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Cultivating Respect for Our Bodies

box turtle sits in fern
Perhaps in the clearest evidence of a shared ancestor between turtles and avians, my rescued box turtle, Bruce, likes to climb up his fern and perch in it – just like a bird would!

My mom recently sent me an intriguing link.

The post attached to it is dated 2016.

The title of that post is “how much of your body is your own?”

If you are anything at all like me, you immediately thought, “um, all of it?”

Then you thought, “oh that’s right – microbes.”

After all, the new science of gut biome (as well as a fab new book called “The Body: A Guide for Occupants” by stellar author Bill Bryson) tells us that we may also share the skin we are in with as many as 40,000 microbiota species.

The way I figure it, as long as they don’t crowd the rest of me, they can stay.

So back to this post. I clicked the link and it took me to a page to enter my age, gender, height, weight and birthdate.

Then it spit out more numbers than I’ve seen all in one place since my last (disastrous) calculus test in college.

For example, at current market values, the chemicals currently residing inside me are worth $1,907.

My DNA can hold less data than the average DVD or flash drive but more than my neighbor’s dog or the last MSWord document I formatted.

I have 3.5 million sweat glands (all of which are right now being called to suit up and show up, given that my weather app tells me the high temp today is going to be 97F).

My kidneys – each of them on their own, not combined – are nearly exactly the same size as a tennis ball.

And I have grown already in my lifetime more than 19 feet of hair.

(This last sounds extremely promising, given my misguided decision to give myself a haircut during the recent coronavirus quarantine. Oops.)

So much I don’t know about my own body and all of it marvelous. I didn’t come with a copy of “The Body: A Guide for Occupants” when I popped out 49 and a half years ago. For the record, my mom didn’t get one either – for me or her.

And the BBC data link wasn’t invented until just a handful of years ago.

I spent the first three of my nearly five decades on this small round blue planet absolutely loathing my body. I tried everything I could think of to change how it looked without ever once stopping to appreciate or at least compassionately consider what it must have had to do to survive my occupancy.

Today, I find it shocking I continue to struggle with any body insecurities at all (which I sadly still do) given the sheer marvelousness of the physical aspect of me.

Where it becomes much easier to default to appreciation versus criticism is when I regard the same in my pets, Pearl, Malti and Bruce.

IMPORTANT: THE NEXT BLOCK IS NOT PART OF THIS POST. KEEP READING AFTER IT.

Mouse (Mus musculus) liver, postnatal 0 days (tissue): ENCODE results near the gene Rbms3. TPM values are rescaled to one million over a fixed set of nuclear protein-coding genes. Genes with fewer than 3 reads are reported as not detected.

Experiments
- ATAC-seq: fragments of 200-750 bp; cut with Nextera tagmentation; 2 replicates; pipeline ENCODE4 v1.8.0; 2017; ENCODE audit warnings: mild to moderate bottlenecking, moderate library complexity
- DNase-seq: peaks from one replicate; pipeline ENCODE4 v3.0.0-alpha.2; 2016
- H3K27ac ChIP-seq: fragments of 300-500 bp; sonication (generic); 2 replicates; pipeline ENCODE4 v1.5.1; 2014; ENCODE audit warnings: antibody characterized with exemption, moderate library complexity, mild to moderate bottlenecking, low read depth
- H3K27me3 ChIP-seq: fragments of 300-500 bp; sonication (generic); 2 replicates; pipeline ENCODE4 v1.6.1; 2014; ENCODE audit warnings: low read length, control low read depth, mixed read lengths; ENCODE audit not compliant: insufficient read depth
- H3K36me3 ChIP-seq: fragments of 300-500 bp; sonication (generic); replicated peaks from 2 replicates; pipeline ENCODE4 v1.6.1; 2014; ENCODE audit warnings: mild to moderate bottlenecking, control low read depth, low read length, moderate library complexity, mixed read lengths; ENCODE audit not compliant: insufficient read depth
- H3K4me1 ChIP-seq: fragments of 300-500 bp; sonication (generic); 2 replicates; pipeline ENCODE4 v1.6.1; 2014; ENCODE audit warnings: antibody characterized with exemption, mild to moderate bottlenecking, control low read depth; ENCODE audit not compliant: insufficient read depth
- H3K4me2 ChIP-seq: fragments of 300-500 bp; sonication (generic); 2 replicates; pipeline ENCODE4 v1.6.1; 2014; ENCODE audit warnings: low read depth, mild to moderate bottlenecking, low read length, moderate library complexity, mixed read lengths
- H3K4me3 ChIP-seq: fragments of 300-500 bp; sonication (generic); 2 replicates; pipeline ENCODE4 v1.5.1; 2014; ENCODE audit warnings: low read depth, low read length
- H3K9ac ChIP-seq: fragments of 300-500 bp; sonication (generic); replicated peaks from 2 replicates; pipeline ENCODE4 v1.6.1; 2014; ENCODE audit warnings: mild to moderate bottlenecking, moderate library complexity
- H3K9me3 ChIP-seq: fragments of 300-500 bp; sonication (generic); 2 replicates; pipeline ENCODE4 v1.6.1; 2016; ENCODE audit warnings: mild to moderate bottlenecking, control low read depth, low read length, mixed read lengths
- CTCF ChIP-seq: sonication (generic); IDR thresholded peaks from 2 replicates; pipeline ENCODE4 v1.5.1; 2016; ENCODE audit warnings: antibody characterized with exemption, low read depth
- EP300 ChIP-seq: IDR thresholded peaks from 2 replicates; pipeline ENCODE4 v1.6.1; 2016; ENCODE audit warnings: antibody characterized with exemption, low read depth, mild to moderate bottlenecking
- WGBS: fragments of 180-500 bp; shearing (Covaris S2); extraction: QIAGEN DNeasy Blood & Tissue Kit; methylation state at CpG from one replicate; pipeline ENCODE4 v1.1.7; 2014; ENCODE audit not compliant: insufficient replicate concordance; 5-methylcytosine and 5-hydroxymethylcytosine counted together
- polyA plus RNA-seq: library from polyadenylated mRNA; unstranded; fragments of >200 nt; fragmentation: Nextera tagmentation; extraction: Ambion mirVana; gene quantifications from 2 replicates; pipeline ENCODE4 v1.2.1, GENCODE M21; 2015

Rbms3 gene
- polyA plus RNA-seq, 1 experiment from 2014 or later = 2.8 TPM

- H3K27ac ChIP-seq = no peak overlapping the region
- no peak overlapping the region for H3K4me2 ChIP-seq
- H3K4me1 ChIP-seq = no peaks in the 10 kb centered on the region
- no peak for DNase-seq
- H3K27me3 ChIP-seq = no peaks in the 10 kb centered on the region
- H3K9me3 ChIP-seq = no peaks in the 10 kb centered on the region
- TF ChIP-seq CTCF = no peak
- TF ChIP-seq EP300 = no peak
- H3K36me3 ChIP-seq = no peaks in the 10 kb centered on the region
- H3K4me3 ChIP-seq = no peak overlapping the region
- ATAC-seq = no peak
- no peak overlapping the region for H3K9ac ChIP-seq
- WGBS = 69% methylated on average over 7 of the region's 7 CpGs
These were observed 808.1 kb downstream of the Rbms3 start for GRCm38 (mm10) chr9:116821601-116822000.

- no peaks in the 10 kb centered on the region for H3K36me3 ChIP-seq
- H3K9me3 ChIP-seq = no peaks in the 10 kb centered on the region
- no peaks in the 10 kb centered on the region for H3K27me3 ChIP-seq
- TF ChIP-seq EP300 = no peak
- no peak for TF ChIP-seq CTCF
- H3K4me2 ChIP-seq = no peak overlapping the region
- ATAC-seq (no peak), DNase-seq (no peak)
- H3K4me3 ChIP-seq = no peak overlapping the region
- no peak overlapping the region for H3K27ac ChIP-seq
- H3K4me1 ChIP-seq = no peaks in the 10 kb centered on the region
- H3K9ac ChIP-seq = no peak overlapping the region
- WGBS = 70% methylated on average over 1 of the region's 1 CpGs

Take Pearl, for example.

Conservatively, my featherweight life mate may have as many as 3,000 or more feathers growing on his tiny 80-gram frame at any given moment. And those feathers aren’t all the same, either. He has at least 10 different feather types, including some very tiny feathers that can disintegrate into a powder to condition the other feathers.

Pearl, like all avians, can see in ultraviolet, which requires an extra eye cone his mommy doesn’t have in her own eyes. Oh, and each of his eyes can work independently of the other.

My redfoot tortoise, Malti, and her rescued 3-toed box turtle brother, Bruce, each have the same visual acuity as Pearl. But instead of feathers, their spinal column is fused to an outer shell made of keratin-covered bony plates called scutes.

Tortoises and turtles don’t have the best hearing but their sense of smell is off the charts. And their smarts overall rivals that of canines and primates – some redfoot tortoises pick up new computer-aided treat tests faster than either.

With Pearl, Malti and Bruce, I reliably marvel. Their bodies – their minds – their senses – their very beingness – so wonderful! So amazing! So unrepeatable!

Often I suspect this is precisely why I feel so drawn to share my day-to-day life with descendants of this planet’s (arguably) longest-lived multi-celled inhabitants.

They don’t waste time worrying about what nature gave them. There is too much they can do with all their treasures to stay alive, survive and thrive.

With great respect and love,


Cultivating Respect for Our Bodies

Shannon Cutts

Parrot, tortoise & box turtle mama. Writer. Author. Songwriter. Champion of all people (and things) recovered and recovering.

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APA Reference
Cutts, S. (2020). Cultivating Respect for Our Bodies. Psych Central. Retrieved on July 8, 2020, from


Last updated: 9 Jun 2020
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